“She’ll do”. Or maybe “good enough” is the better description.
The US economy added 161K jobs in October, missing consensus of 173k (forecast range +105k to +208k). September’s print was revised up to 191K from an initial reading of 156K. Here are the highlights via Bloomberg:
- Nonfarm payrolls, net revisions, added 44k from prior two months
- Participation rate 62.8% vs prior 62.9%
- Avg. hourly earnings m/m 0.4%, est. 0.3%, prior 0.3%
- Y/y 2.8%, prior 2.7% est. 2.6%
- Nonfarm private payrolls rose 142k vs prior 188k; est. 170k, range 130k-200k from 39 economists surveyed
- Manufacturing payrolls fell 9k after falling 8k in the prior month; economists estimated -4k, range -8k to 5k from 19 economists surveyed
- Unemployment rate 4.9% vs prior 5.0%; est. 4.9%, range 4.8%-5% from 82 economists surveyed
- Underemployment rate 9.5% vs prior 9.7%
- Change in household employment fell 43k vs prior 354k
The better than expected wage growth is the focal point and would seem to all but cement a December hike. The following is from BNY Mellon:
“The report does not contain anything to deter the Fed from raising rates in December. Market reacted ‘marginally’ and as expected to increasing rate hike expectations, with yields slightly higher in the short end and curve a bit flatter. While data points to a hike, political environment remains ‘far from predictable’ and is still the ‘largest influence on risk taking.’”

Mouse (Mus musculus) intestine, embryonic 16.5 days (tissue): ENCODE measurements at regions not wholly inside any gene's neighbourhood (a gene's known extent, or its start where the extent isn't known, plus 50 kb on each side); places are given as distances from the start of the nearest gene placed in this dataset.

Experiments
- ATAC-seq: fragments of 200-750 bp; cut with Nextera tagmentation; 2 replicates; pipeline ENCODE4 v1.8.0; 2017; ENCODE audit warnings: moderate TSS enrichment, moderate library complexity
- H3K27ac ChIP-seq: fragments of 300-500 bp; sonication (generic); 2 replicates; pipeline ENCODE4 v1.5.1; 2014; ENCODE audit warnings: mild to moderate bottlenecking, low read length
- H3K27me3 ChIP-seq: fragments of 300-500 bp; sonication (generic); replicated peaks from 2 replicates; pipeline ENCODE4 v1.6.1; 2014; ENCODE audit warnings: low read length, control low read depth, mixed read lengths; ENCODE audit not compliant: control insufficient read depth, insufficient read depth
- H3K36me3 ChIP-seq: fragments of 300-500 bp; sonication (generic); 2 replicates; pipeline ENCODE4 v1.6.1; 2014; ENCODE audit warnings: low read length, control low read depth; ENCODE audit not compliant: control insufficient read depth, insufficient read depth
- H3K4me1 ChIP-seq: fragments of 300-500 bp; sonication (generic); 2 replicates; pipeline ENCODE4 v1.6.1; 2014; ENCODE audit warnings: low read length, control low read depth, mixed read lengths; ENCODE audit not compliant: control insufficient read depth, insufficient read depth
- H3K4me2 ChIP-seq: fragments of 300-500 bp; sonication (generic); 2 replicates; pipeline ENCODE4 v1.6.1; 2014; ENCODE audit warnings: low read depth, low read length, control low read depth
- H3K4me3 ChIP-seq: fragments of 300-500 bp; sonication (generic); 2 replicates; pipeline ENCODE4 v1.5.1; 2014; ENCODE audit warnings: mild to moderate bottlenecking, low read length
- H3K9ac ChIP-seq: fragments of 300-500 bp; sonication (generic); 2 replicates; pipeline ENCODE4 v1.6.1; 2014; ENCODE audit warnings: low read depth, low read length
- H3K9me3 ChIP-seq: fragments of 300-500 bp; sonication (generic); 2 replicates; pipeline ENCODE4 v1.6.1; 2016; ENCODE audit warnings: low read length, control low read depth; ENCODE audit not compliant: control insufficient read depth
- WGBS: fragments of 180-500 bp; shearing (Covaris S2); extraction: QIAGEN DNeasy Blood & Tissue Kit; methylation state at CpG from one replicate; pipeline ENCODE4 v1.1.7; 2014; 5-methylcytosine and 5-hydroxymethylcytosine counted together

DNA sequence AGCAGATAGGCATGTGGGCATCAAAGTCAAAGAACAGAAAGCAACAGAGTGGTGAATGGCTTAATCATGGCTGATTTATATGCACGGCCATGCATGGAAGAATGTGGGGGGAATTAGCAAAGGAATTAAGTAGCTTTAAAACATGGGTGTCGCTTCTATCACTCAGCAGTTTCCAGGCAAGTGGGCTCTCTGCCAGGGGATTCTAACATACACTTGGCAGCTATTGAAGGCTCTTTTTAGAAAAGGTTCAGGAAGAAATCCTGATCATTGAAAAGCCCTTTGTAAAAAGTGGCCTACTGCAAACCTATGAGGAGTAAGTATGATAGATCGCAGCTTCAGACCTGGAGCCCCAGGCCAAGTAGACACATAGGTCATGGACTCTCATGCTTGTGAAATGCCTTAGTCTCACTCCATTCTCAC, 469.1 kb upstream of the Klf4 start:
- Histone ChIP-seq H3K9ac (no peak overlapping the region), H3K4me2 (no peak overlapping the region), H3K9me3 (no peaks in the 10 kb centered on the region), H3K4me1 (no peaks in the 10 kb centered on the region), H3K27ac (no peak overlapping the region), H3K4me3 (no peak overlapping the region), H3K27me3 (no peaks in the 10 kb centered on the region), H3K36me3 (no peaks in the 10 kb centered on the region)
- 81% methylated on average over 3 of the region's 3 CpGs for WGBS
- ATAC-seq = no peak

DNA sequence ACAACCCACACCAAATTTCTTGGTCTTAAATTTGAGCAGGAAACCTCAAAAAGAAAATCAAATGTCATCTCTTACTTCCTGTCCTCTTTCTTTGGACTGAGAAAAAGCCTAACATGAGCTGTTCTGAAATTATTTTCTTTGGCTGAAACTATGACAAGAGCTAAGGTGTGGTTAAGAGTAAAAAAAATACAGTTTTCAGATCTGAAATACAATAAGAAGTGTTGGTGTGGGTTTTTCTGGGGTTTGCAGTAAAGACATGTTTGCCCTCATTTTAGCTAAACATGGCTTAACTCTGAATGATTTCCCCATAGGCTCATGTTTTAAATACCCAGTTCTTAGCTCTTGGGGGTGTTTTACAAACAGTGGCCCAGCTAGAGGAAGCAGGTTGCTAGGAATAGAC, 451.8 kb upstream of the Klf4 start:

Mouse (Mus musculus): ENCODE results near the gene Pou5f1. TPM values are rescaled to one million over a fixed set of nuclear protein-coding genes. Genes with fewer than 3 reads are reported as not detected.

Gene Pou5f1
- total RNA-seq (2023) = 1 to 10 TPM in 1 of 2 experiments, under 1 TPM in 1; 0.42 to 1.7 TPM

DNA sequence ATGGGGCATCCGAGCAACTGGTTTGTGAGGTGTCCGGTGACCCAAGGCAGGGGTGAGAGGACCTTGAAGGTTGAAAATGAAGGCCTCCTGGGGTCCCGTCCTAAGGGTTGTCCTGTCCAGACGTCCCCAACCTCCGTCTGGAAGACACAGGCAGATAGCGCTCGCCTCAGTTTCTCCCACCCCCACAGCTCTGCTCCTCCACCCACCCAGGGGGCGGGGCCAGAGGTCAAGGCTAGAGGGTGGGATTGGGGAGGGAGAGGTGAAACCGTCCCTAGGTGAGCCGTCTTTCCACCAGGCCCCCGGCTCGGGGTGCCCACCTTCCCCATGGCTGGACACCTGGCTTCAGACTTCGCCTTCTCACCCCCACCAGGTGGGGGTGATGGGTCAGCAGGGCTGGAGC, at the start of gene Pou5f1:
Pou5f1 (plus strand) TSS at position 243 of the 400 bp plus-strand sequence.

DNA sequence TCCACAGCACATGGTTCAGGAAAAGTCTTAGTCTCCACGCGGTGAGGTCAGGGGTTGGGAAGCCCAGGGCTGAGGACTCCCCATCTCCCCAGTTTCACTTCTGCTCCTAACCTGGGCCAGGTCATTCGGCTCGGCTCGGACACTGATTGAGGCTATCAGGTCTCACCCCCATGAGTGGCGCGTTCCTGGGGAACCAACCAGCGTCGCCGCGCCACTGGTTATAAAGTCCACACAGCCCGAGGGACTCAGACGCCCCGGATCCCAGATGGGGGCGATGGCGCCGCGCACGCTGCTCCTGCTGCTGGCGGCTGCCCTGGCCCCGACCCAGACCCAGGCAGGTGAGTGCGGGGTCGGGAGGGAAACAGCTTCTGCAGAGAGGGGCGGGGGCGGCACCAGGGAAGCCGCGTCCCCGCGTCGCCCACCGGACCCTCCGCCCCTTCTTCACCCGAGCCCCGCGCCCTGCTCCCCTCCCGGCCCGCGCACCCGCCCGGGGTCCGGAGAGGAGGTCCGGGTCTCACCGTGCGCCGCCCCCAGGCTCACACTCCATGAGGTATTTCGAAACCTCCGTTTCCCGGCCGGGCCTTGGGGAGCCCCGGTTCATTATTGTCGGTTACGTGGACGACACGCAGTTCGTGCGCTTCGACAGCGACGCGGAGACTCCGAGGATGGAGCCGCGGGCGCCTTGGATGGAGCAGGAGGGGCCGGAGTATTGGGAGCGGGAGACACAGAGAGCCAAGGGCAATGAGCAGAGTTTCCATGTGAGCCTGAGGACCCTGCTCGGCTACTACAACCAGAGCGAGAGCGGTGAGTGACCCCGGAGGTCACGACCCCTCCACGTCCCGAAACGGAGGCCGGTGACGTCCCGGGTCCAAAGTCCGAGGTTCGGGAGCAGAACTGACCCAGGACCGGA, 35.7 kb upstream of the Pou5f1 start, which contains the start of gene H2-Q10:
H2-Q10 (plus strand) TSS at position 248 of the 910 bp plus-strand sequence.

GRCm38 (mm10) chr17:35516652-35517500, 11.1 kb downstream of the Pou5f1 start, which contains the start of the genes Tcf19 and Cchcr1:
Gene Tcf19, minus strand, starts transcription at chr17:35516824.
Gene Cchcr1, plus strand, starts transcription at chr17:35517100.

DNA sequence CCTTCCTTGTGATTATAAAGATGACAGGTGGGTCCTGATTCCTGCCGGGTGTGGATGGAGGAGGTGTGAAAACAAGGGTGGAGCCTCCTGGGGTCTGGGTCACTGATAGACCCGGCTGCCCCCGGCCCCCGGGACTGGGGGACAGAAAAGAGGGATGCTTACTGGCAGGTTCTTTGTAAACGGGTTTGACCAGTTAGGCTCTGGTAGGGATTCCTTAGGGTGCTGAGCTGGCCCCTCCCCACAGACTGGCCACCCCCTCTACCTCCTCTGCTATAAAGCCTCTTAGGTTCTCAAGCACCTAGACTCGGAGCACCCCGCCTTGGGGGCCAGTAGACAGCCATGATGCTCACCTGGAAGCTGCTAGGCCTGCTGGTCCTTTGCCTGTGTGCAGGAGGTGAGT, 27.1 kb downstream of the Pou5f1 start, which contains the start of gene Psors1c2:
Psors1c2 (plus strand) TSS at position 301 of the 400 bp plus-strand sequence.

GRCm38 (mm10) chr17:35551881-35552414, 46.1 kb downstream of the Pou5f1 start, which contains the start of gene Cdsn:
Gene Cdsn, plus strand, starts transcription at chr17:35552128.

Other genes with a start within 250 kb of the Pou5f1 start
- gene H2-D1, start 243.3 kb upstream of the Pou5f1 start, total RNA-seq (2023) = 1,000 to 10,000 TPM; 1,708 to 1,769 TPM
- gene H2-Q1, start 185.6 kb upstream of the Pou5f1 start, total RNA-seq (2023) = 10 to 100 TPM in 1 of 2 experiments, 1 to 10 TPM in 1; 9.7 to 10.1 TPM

Yes, “the political environment remains far from predictable,” as evidenced by Donald Trump’s reaction to the report:
Here’s some color from various analysts via Dow Jones:
Steady gains in hiring and a small decline in the jobless rate last month keep the Federal Reserve on track to raise short-term interest rates at its December policy meeting.
Employment gains were in line with the pace of recent months—161,000 more jobs in October, compared with an average of 181,000 a month for the year as a whole. That should fit the Fed’s view that the labor market has “continued to strengthen,” as officials said in a statement released Wednesday after their two-day policy meeting.
In the same statement, they held rates steady but said job numbers in this ballpark had strengthened the case for lifting them.
Meantime, wages are showing surer signs of rising, meaning slack in the labor market and the broader economy is gradually diminishing. Americans in private-sector nonfarm jobs earned an average $25.92 an hour in October, up 10 cents from the prior month. That put wages up 2.8% over the past year, the strongest 12-month gain since mid-2009.
The jobless rate, at 4.9% in October, was a notch above the 4.8% average that officials expect for the fourth quarter as a whole. Meantime, the broader “U6” measure of unemployment, which includes discouraged and involuntary part-time workers, dropped to 9.5%—its lowest point since April 2008, further contributing to the diminished slack narrative.
Fed officials will have one more jobs report to peruse before their next policy meeting Dec. 13-14, in addition to new data on consumer spending, inflation, output and other economic trends. Expect them to stick to the message in the weeks ahead that a December rate rise is coming, with a gradual pace of increases to follow.